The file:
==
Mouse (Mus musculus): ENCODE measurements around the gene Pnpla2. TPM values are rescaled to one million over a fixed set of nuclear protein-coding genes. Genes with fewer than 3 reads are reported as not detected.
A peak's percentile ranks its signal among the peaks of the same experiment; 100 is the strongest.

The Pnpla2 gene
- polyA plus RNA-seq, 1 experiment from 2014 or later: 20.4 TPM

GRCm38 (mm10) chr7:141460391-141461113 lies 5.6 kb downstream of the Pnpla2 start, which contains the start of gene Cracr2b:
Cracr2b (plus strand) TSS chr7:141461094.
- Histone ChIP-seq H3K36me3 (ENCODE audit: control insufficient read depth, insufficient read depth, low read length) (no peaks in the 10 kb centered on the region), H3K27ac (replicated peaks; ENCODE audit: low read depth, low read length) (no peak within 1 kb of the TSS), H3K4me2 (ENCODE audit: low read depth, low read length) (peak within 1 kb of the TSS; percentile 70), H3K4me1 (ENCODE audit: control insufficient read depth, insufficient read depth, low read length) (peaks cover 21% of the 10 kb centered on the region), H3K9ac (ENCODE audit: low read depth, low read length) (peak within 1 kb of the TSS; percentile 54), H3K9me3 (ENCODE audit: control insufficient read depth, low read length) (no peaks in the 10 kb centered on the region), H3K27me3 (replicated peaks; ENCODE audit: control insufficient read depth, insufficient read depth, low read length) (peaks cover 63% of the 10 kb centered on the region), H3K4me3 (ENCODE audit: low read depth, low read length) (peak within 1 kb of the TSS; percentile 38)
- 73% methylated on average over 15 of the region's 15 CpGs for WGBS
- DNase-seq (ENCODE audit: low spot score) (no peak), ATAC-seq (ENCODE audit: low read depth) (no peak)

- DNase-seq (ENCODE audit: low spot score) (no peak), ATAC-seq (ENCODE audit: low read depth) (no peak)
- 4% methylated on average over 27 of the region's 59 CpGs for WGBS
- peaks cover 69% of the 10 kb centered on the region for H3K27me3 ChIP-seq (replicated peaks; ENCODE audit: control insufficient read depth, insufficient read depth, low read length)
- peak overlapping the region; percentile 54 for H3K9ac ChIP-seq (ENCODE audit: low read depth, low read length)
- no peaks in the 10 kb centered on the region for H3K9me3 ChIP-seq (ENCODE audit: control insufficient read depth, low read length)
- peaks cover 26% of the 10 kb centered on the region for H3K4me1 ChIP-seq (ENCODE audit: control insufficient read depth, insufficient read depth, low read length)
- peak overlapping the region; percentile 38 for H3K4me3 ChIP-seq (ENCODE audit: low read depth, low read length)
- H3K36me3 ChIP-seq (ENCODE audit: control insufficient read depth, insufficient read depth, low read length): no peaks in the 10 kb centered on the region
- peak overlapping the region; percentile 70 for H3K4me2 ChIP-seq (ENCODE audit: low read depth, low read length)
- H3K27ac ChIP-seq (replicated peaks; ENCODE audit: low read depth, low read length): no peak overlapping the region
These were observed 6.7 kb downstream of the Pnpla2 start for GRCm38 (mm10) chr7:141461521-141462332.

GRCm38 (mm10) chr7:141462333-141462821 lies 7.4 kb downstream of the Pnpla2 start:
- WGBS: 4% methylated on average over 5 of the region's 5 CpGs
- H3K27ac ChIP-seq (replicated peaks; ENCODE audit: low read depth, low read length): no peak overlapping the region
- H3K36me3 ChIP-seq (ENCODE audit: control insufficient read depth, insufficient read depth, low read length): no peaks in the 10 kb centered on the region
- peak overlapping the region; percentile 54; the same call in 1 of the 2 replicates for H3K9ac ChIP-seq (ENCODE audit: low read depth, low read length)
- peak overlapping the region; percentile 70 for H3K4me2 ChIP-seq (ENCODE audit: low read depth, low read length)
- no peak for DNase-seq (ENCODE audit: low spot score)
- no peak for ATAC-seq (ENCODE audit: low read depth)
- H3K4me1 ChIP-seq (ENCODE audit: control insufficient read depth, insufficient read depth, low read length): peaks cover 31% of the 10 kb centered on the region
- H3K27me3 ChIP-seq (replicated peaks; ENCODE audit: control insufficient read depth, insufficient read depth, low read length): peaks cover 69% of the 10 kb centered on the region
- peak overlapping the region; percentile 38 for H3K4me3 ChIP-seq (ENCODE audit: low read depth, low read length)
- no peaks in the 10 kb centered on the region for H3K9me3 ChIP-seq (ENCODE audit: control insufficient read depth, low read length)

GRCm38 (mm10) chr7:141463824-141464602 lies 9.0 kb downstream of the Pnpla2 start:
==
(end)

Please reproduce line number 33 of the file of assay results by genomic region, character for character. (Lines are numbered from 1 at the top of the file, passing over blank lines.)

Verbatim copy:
GRCm38 (mm10) chr7:141463824-141464602 lies 9.0 kb downstream of the Pnpla2 start: